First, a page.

I told her some of my dreams and my visions. Of course, she really didn’t believe me at first. It took time and patience. Sooner or later, my family started believing in me. Since then, I went into pastels-that’s when I was six years old-and then I soon went to acrylics and oils. Now my favorite medium, what I prefer, is acrylics, and that’s what I’m working on right now.

It’s just been an incredible journey going on TV shows such as Oprah, and CNN with Lou Dobbs. It’s just such an amazing and adventurous journey, and I’m so glad I’m able to be here and talk to you.

BOBBI DEPORTER: It must be something to think back in time. At four years old, it must have felt like such a responsibility at a young age.


BOBBI DEPORTER: Do you still have that feeling of what it was at that time?

AKIANE KRAMARIK: I was actually very confused at first. I don’t know. The confused feeling kind of drifted away, and I started believing my gut feeling. I started viewing all these images and all these visions and dreams. I just wanted so badly to show it to people, and that’s what I did. I started from drawing to pastels, and into painting. I didn’t have a teacher.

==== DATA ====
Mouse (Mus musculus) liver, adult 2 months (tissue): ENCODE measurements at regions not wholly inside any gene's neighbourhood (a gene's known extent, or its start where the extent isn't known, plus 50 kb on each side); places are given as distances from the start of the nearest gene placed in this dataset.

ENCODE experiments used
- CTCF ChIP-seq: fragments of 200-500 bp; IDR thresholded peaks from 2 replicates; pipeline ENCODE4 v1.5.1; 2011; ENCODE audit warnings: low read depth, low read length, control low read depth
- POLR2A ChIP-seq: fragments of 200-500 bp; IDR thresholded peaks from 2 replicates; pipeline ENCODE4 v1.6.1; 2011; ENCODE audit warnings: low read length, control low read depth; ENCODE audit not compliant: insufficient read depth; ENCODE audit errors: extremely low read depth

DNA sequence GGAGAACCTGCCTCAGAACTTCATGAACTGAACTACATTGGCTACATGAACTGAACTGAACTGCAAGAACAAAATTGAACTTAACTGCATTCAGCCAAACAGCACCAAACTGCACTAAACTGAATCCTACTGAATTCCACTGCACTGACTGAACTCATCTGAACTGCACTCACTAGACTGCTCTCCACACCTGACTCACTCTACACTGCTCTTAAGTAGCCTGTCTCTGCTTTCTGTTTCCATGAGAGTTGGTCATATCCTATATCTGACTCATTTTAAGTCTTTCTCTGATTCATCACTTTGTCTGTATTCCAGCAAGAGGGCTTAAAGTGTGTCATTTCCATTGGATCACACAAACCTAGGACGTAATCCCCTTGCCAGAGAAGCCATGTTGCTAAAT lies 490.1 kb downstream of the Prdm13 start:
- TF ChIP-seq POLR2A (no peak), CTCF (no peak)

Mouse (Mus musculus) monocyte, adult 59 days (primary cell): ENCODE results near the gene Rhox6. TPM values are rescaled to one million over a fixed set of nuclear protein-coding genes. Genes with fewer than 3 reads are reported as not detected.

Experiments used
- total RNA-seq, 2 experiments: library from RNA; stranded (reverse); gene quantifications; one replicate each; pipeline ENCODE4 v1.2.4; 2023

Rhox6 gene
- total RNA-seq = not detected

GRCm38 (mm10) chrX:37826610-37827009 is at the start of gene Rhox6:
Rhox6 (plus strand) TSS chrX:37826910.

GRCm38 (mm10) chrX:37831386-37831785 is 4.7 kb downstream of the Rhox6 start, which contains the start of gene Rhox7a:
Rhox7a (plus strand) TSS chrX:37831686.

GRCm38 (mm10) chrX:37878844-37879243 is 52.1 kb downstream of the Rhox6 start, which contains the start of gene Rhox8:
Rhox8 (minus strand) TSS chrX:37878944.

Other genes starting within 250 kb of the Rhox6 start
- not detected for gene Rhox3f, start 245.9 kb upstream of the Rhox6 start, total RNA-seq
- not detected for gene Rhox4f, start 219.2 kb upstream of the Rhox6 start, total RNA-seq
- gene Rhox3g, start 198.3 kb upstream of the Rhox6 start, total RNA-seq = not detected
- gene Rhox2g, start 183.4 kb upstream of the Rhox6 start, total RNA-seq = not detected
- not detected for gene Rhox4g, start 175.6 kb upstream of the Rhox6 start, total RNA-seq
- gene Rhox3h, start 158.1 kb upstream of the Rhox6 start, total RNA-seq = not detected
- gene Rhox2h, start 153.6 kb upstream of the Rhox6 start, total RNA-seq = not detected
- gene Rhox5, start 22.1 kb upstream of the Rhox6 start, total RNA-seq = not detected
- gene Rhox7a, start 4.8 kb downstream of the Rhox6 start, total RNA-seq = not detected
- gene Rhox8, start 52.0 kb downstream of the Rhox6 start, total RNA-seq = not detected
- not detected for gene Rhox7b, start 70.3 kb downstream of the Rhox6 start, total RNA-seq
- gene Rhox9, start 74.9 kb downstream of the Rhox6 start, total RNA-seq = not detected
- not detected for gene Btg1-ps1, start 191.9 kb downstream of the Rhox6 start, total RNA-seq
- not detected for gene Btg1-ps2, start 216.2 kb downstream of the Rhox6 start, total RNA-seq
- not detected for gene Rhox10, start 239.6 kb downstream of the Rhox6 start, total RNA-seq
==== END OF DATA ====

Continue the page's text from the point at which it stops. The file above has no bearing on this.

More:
God was my teacher. Through mistakes and through effort I grasped that idea of perfection. I kind of taught myself how to paint. That’s why I got this far; I had the patience, I had the effort, and the inspiration. That’s what I tell other children. If you have that effort, inspiration, you can do anything. You have to have that.

BOBBI DEPORTER: One thing you do is give so much inspiration with what’s possible. When I looked at your website, I was so moved. When I looked at it I thought, Wow! These are masterpieces at such a young age. My mind started to say, This isn’t possible. I’m looking, and it is possible. Then I think, What else do I think is impossible that could be possible if I apply my mind and heart to it? I know that you’re spreading that image and being a model of inspiration in that way, of checking what our mindsets are and what is possible.